“35 years old, and not handsome, though she ha[s] a very beautiful complexion. She [is] religious, and as virtuous as words could express.”

Anne Boleyn was still in France, but her sister married returned to England so she could marry Sir William Carey in 1520. Mary joined Katharine of Aragon’s household in 1519, too. Anne herself was born in 1501 or 1507, making her anywhere between 12 to 18 years old. Evidence of Anne’s letters to her father seem to show that Anne was likely the elder Boleyn daughter.

Jane Seymour was roughly 11 years old in 1519. Her youngest sister, Dorothy Seymour, was possibly born in 1519. Dorothy was the last child Jane’s parents would have.

Anna von der Mark, Born Duchess of Cleves, turned 4 years old on the same day Henry turned 28. She was already part of the Frauenzimmer. To learn more about the Frauenzimmer, click here. It was possible that 1519 was the year when her 7-year-old sister Sybylla threw pinking shears at Anna, striking Anna in the forehead. Sybylla recalled the tale to her husband, Elector Johann Friedrich of Saxony in the 1550s. 

Katheryn Howard, Fifth Wife of Henry VIII, might have been born in 1519. She could have been born at any point during 1518 through 1524, making her between the ages of 15 years and 22 years when she married the 49-year-old Henry. Her swift marriage to Henry was a political maneuver to prevent Anna of Cleves’ family from forcing the reinstatement of Anna’s marriage. Katheryn herself was killed in February 1542 by Act of Attainder after allegations of pre- and post-marital relationships with other men than Henry arose.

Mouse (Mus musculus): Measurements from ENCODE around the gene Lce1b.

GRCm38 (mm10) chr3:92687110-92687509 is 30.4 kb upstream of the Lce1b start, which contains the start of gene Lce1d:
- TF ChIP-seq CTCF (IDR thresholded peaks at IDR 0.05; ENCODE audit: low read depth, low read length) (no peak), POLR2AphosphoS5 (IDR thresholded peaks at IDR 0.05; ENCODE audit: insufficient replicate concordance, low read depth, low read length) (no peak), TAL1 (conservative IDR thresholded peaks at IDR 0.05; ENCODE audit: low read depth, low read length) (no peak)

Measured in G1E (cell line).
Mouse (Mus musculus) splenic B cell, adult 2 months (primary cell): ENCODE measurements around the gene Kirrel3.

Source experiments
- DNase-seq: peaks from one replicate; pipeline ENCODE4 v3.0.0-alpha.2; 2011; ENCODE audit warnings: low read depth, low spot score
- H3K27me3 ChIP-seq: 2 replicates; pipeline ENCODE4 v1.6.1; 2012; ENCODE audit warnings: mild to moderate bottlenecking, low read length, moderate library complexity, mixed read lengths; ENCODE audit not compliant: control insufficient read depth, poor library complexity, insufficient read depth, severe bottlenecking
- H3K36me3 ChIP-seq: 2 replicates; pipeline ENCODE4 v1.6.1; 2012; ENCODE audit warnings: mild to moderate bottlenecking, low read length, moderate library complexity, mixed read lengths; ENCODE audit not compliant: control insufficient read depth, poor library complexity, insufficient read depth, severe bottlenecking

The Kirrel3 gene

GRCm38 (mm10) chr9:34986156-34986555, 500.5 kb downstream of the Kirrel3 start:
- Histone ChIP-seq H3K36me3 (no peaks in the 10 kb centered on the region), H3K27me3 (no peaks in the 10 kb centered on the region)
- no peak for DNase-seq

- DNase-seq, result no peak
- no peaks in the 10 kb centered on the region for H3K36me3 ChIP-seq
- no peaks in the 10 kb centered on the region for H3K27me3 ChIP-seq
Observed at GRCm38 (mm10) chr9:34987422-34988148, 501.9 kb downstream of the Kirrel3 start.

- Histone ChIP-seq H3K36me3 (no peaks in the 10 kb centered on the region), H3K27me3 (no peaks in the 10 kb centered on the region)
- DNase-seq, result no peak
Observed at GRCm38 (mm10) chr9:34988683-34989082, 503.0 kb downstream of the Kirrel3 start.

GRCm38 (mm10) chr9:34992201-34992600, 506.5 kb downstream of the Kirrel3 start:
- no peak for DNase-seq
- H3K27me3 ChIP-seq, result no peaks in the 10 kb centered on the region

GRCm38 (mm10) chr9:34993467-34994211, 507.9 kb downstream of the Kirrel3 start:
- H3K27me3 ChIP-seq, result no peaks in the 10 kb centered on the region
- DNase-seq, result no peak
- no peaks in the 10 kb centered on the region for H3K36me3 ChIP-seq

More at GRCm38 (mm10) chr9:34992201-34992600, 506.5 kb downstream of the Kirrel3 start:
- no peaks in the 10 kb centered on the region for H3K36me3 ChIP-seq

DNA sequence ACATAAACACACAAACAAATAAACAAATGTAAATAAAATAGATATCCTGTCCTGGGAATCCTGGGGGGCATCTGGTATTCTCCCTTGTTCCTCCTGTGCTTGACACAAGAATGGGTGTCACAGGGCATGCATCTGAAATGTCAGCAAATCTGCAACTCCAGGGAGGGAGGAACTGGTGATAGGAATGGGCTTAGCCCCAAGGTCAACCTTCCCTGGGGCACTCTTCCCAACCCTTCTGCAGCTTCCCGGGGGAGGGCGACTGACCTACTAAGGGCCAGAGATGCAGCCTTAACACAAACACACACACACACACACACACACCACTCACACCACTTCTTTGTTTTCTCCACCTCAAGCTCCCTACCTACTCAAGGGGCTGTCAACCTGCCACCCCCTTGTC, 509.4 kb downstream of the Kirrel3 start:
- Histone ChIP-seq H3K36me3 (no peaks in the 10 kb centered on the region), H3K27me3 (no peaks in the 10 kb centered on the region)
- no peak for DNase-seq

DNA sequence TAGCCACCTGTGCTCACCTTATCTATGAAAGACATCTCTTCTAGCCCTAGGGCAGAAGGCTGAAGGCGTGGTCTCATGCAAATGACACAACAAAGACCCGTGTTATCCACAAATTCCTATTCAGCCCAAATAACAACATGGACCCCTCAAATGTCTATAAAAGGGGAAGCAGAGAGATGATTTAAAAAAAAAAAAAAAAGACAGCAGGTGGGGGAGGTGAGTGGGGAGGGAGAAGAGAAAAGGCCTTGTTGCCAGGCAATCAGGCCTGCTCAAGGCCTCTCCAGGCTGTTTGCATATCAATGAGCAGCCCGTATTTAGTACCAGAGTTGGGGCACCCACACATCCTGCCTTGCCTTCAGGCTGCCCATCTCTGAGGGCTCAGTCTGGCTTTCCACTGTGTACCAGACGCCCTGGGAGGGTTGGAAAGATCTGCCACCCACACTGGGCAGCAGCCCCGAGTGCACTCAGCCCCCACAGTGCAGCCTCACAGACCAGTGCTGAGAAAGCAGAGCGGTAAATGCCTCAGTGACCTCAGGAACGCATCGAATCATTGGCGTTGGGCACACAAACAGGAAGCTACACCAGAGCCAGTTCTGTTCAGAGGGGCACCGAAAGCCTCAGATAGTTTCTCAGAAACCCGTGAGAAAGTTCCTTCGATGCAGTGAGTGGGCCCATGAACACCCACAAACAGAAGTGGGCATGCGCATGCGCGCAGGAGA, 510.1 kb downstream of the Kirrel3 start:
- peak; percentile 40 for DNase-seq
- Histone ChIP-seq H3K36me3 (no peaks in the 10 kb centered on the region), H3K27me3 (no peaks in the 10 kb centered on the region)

Catherine Parr was roughly 7 years old in 1519, and presumably had started her education. Catherine learned several languages, including Latin and French.

Love learning about the Early Modern period? Are you interested in Tudor history or Women’s history? Then check out my book, Anna, Duchess of Cleves: The King’s ‘Beloved Sister’, a new biography about Anna of Cleves told from the German perspective!

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Select Bibliography

  1. Hall, Edward. Hall’s Chronicle.
  2. Letters & Papers, Foreign and Domestic, Vol. 3.
  3. Darsie, Heather R. Anna, Duchess of Cleves: The King’s ‘Beloved Sister’. Stroud: Amberley Publishing (2019).